Fall Music Calendar


24 The Arcade Fire Forget wind turbines on the Palouse—someone should outfit these Canadians with some kind of energy-harnessing contraption. One live, helmet-pounding, sweat-soaked show alone could garner enough to stave off a rolling blackout. With LCD Soundsystem. Hec Ed Pavilion.

28 Bryan Adams & George Thorogood One listen to Thorogood Live from 1986, and you'll take back everything you said about him. "Bottom of the Sea" and "I Drink Alone" are beer-can-in-hand, trailer-park anthems. As for the other guy on this bill...well...we're not sure how he fits into this equation. Wamu Theatre.

30 Midlake My Name Is Earl's Jason Lee counts himself among Midlake's top-tier of hard-core fans. He's likely not alone: Their cracklike track "Young Bride" is gateway enough to keep anyone jonesing for more. Crocodile Cafe.


3–5 Built to Spill Just like PUSA, these unassuming guys never have a problem selling out a three-night stand at the Showbox. The difference? The list is long, but above all else, Built to Spill make it worth going to all three shows with their quality-packed back catalog, extensive enough to turn out a different, equally compelling set each night. Showbox at the Market.

5 The Blakes If there is a band that girls find cute, detractors will leap to attack. "Fuck these guys; they sound like the Strokes" is one of the most common put-downs. Well, they only kinda sound like the Strokes, folks, and don't hate them just cuz they're beautiful. Plus, they're signed to local powerhouse label Light in the Attic, so immediately, their cred is boosted. Crocodile Cafe.

6 SW's Reverbfest Bumbershoot? Too big! Sasquatch? Too far! REVERBfest? Just riiiiight. Where else can you see more than 50 of the best bands and artists Seattle has to offer, all helping to turn beautiful Ballard Ave. into one filthy strip of rocking debauchery? Ballard Avenue Northwest, various venues, seattleweekly.com/promos/reverb.

8 Square Dance with the Tallboys What better way to celebrate the harvest? Get to jigging with an authentic "caller" set to the twang of Seattle's own Tallboys. Tractor Tavern.

16 Fiery Furnaces Siblings Eleanor and Matthew Friedberger certainly put out a weird, incestuous vibe onstage, and enlisting their creepy-sounding grandmother for sound bites on 2006's Bitter Tea may have been off-putting to many. Let them stray, we say. More freak show for us! Crocodile Cafe.

17–18 The Pogues Not since Brendan Behan has Ireland produced such lovable hell-raisers. Fronted by dental-and-gastronomic boy wonder Shane MacGowan, the Pogues took all the anger, frustration, and exuberance of their native land, infused it with punk rock, and spit it in the face of crowds everywhere. Nowadays, MacGowan drools more than spits, but still...totally worth it. Showbox SoDo.

19–Nov. 4 Earshot Jazz Festival Start with Ahmad Jamal, finish up with John Zorn, and travel an alphabetical universe in between—that's the beauty of Seattle's most essential non-rock fest. Clear your schedule. Various venues, www. earshot.org.

27 Black Mountain The amps will ooze with stoney drone when Steven McBean and his team of Vancouver-based free-love-looking rockers finally come back together from their various side projects for this long-awaited tour. Crocodile Cafe.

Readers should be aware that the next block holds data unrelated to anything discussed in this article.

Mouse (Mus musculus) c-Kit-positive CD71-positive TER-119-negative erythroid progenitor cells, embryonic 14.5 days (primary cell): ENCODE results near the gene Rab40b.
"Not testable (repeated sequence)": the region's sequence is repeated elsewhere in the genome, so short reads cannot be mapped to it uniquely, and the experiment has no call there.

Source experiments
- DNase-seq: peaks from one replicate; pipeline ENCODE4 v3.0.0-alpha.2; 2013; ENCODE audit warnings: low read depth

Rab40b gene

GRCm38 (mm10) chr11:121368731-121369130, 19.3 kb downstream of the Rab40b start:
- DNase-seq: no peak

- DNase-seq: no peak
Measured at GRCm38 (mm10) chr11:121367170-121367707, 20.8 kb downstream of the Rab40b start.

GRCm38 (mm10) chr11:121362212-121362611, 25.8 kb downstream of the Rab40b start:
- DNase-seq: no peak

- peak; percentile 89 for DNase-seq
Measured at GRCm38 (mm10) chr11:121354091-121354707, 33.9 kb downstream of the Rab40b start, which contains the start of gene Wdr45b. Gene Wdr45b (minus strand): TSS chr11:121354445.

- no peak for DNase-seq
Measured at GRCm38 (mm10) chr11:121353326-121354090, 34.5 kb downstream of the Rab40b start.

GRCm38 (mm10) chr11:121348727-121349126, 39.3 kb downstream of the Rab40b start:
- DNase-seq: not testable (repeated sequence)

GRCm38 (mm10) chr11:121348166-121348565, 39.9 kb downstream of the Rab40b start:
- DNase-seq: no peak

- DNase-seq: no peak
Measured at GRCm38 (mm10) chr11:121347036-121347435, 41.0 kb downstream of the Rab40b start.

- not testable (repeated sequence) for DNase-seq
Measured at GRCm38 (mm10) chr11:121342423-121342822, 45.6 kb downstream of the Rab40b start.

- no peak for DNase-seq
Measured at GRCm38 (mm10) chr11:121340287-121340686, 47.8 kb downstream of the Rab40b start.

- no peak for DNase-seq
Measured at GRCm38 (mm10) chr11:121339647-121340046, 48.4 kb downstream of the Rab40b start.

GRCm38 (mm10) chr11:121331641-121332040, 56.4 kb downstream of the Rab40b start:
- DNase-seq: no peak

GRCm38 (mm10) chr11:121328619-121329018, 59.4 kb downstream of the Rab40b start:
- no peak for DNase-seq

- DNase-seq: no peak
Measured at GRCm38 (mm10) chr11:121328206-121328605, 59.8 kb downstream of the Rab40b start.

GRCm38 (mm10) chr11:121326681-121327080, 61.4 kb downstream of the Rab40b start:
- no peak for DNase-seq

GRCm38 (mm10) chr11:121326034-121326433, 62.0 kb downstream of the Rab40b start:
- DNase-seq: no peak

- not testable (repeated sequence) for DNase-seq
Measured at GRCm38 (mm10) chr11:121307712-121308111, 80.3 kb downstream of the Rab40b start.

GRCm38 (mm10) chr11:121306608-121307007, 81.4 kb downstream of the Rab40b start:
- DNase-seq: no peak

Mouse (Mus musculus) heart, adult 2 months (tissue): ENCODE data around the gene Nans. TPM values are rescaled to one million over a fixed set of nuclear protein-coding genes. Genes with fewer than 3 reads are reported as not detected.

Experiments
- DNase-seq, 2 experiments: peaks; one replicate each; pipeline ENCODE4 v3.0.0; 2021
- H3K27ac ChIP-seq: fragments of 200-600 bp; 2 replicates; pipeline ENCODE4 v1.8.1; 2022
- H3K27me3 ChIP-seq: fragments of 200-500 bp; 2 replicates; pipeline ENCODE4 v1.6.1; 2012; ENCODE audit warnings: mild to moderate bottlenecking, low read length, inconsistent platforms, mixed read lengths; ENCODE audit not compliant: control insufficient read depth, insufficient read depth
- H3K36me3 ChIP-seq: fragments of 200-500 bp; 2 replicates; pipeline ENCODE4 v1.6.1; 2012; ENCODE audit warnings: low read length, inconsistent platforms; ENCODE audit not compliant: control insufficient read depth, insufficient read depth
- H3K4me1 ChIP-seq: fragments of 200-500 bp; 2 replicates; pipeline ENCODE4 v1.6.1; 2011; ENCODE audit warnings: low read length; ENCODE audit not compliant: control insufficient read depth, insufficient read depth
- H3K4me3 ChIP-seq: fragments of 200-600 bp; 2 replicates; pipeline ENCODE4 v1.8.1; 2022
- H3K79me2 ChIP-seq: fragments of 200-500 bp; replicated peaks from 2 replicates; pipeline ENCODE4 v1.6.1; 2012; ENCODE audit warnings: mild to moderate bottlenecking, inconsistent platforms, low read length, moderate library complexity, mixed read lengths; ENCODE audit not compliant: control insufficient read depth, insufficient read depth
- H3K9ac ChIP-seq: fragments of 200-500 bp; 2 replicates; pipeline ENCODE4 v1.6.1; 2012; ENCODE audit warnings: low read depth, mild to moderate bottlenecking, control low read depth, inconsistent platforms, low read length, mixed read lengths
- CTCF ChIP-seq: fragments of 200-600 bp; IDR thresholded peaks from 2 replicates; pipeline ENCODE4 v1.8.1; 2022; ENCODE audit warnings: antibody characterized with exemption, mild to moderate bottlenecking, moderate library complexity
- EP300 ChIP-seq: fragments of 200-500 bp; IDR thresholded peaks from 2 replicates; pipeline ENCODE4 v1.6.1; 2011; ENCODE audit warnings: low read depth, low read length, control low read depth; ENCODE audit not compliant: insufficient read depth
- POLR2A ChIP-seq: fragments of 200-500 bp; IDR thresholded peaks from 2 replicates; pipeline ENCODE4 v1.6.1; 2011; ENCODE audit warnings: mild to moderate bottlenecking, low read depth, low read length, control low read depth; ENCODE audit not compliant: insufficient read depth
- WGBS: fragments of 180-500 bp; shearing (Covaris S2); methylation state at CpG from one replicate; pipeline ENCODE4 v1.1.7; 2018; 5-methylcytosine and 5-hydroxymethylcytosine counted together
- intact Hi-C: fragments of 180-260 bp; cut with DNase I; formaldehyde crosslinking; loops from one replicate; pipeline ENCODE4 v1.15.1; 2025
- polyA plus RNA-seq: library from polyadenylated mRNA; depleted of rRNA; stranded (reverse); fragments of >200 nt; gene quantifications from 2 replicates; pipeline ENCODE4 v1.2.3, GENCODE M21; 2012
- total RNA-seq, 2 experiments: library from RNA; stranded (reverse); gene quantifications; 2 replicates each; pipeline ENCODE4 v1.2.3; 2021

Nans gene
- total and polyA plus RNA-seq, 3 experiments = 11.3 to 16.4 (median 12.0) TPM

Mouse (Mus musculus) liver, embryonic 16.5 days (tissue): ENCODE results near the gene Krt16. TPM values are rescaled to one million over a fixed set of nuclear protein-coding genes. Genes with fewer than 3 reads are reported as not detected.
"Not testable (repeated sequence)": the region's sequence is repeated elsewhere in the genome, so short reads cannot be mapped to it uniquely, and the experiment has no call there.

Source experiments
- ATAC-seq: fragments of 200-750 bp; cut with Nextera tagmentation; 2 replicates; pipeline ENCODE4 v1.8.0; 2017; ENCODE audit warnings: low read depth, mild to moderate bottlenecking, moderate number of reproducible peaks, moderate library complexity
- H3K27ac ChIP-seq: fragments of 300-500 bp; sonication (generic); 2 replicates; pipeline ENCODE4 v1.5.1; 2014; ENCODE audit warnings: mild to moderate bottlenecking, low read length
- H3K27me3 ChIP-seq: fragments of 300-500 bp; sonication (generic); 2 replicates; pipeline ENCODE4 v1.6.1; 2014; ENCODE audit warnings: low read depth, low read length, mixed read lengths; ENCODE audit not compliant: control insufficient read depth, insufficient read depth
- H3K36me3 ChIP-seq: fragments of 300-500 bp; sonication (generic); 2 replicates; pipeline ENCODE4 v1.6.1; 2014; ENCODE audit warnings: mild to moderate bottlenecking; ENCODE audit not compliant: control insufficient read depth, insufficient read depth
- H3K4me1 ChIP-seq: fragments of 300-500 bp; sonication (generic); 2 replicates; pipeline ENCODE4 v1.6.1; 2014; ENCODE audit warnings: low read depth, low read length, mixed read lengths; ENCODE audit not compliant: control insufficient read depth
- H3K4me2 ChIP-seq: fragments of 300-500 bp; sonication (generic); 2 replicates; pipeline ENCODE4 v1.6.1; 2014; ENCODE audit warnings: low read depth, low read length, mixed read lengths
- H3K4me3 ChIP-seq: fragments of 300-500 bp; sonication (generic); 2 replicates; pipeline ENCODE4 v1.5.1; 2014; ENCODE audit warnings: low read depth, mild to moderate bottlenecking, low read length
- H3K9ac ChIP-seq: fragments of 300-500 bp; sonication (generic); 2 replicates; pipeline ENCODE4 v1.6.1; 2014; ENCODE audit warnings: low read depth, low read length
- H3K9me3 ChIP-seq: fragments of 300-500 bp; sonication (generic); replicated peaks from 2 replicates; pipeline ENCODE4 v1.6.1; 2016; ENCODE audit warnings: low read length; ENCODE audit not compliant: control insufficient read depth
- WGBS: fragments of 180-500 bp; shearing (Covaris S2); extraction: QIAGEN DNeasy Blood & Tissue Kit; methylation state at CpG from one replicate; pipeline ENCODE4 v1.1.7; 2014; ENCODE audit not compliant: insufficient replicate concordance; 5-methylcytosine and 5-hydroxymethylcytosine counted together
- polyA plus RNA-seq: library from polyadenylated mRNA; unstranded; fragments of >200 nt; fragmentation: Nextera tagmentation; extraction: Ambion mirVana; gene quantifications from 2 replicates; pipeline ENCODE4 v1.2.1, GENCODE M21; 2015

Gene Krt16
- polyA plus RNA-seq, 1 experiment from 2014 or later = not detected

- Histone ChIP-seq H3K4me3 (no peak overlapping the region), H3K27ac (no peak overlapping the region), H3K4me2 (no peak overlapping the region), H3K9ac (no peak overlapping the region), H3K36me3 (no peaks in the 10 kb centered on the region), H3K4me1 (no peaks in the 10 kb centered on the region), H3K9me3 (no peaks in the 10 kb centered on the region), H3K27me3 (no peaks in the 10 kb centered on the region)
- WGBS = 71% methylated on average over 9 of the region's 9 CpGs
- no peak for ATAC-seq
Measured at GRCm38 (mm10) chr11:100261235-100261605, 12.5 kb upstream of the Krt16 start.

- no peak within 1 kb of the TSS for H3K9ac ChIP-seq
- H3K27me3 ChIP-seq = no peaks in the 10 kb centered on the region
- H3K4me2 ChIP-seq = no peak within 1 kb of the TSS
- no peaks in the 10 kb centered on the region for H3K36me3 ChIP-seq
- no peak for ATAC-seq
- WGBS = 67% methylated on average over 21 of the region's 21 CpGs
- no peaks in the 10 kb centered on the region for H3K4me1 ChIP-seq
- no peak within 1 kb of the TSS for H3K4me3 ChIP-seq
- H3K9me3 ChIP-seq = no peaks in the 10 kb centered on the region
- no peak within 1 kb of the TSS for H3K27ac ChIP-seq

29 Joanna Newsom Her mystical, musical folktales filled with bears and rabbits, her majestic golden harp, and her long, flowing mane all seem as though they came directly from the quills of the Brothers Grimm. With an orchestra backing her this time around, the experience should be all the more surreal. Benaroya Hall.

30 Man Man With a sound that's a bit like Tom Waits on mushrooms riding a Ferris wheel at top speed, this Brooklyn-based spectacle has a hard time putting on anything less than one hell of a live show. Neumo's.


3 Battles These Warp Records math rockers have moved up a venue since they came through the Croc this spring. With the viral spread of their "Atlas" video on YouTube, a solid "former members of" lineup (Helmet and Don Caballero), and their robotic, driven, distortion-and-synth-infused style, it shouldn't be long before their room size rises again. Neumo's.

4 The Hold Steady Apparently conceived after a viewing of The Last Waltz, this Minneapolis-born, now Brooklyn-based (yes, another one!) foursome set out to carry on the rock and roll time capsule the film captured. They've still got nothing on Mr. Young, Dylan or the Band, but really, who does? HUB Ballroom, UW campus.

15 David Allan Coe His old man was covered in tattoos and scars, some from prison and others from bars. His mama sold eggs at a grocery store, and his oldest sister is a first-rate whore. Growin' up, his neighbors said he lived like a hick. But dammit, who ended up seeing the Grand Ole Opry and meeting Johnny Cash, huh? That's right, David Allan Coe. El Corazon.

21 Joe Lally of Fugazi Hard drugs in the basement (at least in the past) and heavy boozin' up top sets the Sunset apart from a church basement (or does it?), but this red-hued house is good enough to host the solo work of this most seminal band's bass player. Sunset Tavern.


14, 15 The Cops It could be argued that no local band has more fun onstage than the Cops. Our politically charged quartet echoes the Clash, with traces of dub and reggae thrown in for good measure. And though they obviously love railing against Bush and Co., they leave the preaching in the lyrics. They're more concerned with rockin' hard. Sunset Tavern.

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